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When renters want to enjoy fireworks, landlords should establish certain ground rules to ensure everyone’s safety. Learn more about rental property firework safety here.

What you will discover:

Can you prevent tenants from launching fireworks on your property?
Do you have a pre-Fourth of July to-do list?
What can landlords do to help renters celebrate safely?

Independence Day festivities are quickly approaching, bringing with them the possibility of accidents and fires. While most individuals take safeguards, landlords have a greater concern regarding their renters and leased property. Here are some property management measures that may assist avoid or lessen property damage and personal injury caused by 4th of July fireworks.

Can you prevent tenants from launching fireworks on your property?

There are two possible strategies to prevent tenants from setting off 4th of July fireworks on your property. The first is via your Lease Agreement, and the second is through state or municipal legislation.

Your lease may include a set of regulations, or it may relate to another set of restrictions, such as zoning or homeowners association bylaws. A lease for a multifamily house, for example, may relate to different community regulations for things like pool hours. You may have the ability to change these rules at any moment under the terms of your lease or the rules themselves. This is helpful since a fireworks clause is a rare lease term. If your contract allows you to create regulations, you may warn your renters ahead of time that fireworks are not permitted on the property.

Many local regulations and ordinances also prohibit the use of fireworks. Many renters will not put off fireworks if they are reminded. If your renters violate these rules, particularly if it creates disturbance or property damage, you may be able to evict them for unlawful conduct.

Do you have a pre-Fourth of July to-do list?

Because you never know what your renters or neighbors may do, it is a good idea to prepare your rental properties for a potential fireworks mishap. Consider the following checklist:

Ascertain that all apartments have functional smoke alarms. You should definitely utilize the Landlord Notice to Enter to examine any smoke alarms. You may also wish to update batteries or replace obsolete smoke detectors.
Check that fire extinguishers are easily accessible and are not expired. Each apartment should have a fire extinguisher, which should be affixed to the outside of multifamily units. While professional inspections are normally required for fire extinguishers, you can still check expiry dates and ensure they are in place and conveniently accessible.
Remove any dead leaves or other kindling. Remove any yard debris that might readily catch fire if struck by a spark. You might do a pre-holiday check if you depend on renters for landscaping.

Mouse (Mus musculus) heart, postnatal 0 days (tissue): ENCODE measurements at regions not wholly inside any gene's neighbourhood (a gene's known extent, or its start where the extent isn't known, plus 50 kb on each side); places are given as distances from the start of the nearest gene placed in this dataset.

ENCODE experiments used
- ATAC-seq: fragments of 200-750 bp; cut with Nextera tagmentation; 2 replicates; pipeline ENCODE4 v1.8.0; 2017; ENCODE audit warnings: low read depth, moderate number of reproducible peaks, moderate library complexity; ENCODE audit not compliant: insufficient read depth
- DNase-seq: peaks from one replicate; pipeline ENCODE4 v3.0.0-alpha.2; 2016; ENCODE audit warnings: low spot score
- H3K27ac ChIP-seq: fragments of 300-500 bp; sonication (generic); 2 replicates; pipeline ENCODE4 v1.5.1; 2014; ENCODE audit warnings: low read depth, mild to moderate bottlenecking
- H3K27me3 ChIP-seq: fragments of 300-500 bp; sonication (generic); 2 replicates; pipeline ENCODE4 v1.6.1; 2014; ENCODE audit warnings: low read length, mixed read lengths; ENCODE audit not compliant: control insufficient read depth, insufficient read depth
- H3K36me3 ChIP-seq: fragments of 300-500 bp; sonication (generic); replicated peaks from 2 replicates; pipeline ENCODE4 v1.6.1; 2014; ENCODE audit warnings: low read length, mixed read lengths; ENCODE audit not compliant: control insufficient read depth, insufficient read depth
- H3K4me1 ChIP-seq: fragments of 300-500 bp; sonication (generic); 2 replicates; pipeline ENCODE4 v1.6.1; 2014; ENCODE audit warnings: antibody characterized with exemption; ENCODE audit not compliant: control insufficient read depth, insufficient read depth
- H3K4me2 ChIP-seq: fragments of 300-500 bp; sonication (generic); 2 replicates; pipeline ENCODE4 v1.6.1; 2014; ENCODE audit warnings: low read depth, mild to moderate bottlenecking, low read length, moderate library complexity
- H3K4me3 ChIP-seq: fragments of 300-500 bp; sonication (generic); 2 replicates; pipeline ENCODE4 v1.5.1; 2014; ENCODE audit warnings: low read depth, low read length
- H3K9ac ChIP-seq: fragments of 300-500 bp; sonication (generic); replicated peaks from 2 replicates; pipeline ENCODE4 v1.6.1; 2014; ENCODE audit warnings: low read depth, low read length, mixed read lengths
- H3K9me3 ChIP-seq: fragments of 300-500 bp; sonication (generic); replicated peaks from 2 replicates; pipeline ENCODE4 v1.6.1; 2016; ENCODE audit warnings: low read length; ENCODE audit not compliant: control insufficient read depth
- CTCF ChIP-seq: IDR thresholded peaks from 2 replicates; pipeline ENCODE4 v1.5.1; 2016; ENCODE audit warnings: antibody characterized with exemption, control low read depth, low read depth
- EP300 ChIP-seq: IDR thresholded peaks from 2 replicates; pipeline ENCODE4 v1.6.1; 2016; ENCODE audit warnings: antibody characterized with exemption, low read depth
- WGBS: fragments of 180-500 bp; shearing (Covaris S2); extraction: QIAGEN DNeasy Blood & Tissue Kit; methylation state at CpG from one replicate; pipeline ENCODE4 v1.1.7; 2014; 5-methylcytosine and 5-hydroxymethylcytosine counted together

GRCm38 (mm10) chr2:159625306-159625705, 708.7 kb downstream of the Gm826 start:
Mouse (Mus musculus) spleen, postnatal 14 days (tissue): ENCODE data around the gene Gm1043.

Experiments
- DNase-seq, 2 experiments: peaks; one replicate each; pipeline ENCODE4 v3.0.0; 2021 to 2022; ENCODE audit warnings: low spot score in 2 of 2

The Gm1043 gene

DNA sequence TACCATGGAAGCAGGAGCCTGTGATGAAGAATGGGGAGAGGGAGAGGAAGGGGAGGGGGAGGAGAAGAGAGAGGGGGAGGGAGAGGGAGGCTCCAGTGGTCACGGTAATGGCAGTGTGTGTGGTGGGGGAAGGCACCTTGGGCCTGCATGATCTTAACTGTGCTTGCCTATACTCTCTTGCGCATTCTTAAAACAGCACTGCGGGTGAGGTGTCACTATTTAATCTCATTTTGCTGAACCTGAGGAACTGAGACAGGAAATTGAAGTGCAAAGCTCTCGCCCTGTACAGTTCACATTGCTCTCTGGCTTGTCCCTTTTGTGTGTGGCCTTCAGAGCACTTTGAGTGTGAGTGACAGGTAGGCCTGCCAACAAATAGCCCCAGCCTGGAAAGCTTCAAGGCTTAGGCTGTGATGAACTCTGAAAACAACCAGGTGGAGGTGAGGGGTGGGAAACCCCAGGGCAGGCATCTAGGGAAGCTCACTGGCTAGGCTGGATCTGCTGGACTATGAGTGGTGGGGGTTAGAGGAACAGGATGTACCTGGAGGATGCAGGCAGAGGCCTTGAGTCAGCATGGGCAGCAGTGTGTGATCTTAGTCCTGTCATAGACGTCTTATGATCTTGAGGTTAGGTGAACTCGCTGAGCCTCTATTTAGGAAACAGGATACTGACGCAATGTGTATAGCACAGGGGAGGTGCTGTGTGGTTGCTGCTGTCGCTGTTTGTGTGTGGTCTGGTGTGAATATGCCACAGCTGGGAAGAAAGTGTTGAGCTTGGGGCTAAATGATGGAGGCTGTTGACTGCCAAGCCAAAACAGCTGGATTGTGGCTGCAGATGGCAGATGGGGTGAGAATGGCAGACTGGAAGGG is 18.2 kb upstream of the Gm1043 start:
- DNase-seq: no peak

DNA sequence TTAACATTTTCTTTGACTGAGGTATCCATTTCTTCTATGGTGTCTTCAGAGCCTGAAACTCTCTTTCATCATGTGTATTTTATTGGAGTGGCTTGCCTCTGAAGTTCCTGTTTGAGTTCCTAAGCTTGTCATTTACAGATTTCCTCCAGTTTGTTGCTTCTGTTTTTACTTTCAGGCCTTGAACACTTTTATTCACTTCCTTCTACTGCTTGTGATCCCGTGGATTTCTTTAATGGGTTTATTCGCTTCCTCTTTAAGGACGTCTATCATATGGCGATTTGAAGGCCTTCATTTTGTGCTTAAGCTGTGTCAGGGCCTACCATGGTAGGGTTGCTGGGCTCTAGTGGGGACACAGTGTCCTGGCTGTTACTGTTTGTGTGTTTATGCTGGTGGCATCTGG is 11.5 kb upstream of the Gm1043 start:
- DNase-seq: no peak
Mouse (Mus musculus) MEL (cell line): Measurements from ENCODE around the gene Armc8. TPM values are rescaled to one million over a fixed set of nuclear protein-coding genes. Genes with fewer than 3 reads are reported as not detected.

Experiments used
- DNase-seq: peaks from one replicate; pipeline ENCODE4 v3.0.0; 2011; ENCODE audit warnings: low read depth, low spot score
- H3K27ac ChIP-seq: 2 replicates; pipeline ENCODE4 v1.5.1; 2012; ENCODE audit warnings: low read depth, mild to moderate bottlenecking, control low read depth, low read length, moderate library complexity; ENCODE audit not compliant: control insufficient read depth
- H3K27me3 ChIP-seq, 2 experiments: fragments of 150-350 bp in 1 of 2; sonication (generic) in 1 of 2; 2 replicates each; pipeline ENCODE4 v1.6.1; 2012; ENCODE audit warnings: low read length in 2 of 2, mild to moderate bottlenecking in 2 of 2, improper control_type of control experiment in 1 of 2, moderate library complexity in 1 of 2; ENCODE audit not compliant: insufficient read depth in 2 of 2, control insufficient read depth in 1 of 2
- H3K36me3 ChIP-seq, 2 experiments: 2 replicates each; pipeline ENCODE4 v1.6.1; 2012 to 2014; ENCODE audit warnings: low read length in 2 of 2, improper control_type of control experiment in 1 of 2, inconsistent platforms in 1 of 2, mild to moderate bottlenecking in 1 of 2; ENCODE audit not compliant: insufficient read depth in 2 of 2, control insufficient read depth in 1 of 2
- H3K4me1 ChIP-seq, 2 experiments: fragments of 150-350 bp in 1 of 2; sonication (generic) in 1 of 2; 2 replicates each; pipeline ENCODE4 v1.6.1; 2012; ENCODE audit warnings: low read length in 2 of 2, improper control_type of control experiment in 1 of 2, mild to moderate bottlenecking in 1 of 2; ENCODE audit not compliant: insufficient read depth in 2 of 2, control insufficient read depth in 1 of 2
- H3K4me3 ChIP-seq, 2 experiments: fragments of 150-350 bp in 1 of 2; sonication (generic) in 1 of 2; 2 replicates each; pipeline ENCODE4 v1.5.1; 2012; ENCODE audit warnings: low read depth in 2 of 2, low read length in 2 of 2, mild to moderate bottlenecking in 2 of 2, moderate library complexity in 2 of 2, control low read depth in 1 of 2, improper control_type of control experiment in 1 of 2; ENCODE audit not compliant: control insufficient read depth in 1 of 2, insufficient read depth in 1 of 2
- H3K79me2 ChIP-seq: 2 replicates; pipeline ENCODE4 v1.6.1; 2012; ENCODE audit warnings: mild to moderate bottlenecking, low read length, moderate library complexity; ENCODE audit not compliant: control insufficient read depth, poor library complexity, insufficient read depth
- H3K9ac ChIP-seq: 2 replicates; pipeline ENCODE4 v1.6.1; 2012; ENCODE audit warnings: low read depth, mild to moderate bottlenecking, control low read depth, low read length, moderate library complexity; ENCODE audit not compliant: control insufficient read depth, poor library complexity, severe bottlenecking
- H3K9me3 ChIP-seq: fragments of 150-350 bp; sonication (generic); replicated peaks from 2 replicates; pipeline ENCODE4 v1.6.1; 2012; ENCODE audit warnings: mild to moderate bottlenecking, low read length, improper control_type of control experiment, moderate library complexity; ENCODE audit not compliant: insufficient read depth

Confirm that the lighting and security systems in common areas are operational. Holidays are perfect time for thieves to take advantage of everyone else’s absence. Furthermore, you do not want a renter who has had too much to drink to be injured because the lights do not function.

What can landlords do to help renters celebrate safely?

Property managers and owners may take a few extra precautions to ensure that renters have a safe trip.
Post or hand out holiday safety notices.

Consider displaying information regarding authorized and illegal fireworks, as well as emergency services phone numbers, on your property or sending alerts through normal mail or email. Local regulations, for example, may allow sparklers and tiny bottle rockets. If tenants understand what is authorized, they may choose the safer alternatives over the more harmful ones. Providing non-emergency fire and police numbers might help renters feel more at ease reporting possible threats that they do not believe are significant enough to warrant dialing 911.
Make provisions for the safe disposal of old pyrotechnics.

If you allow fireworks, or even if you don’t, be sure that any combustible items are properly disposed of. These items should be placed outside in a well labeled and strong metal garbage container. Keep the garbage can away from anything that might catch fire or burn.
Provide a specific location and time.

This involves more forethought, but it may avoid more risky usage of pyrotechnics in circumstances beyond your control. A set location and timing for fireworks will help you avoid fires and noise complaints.


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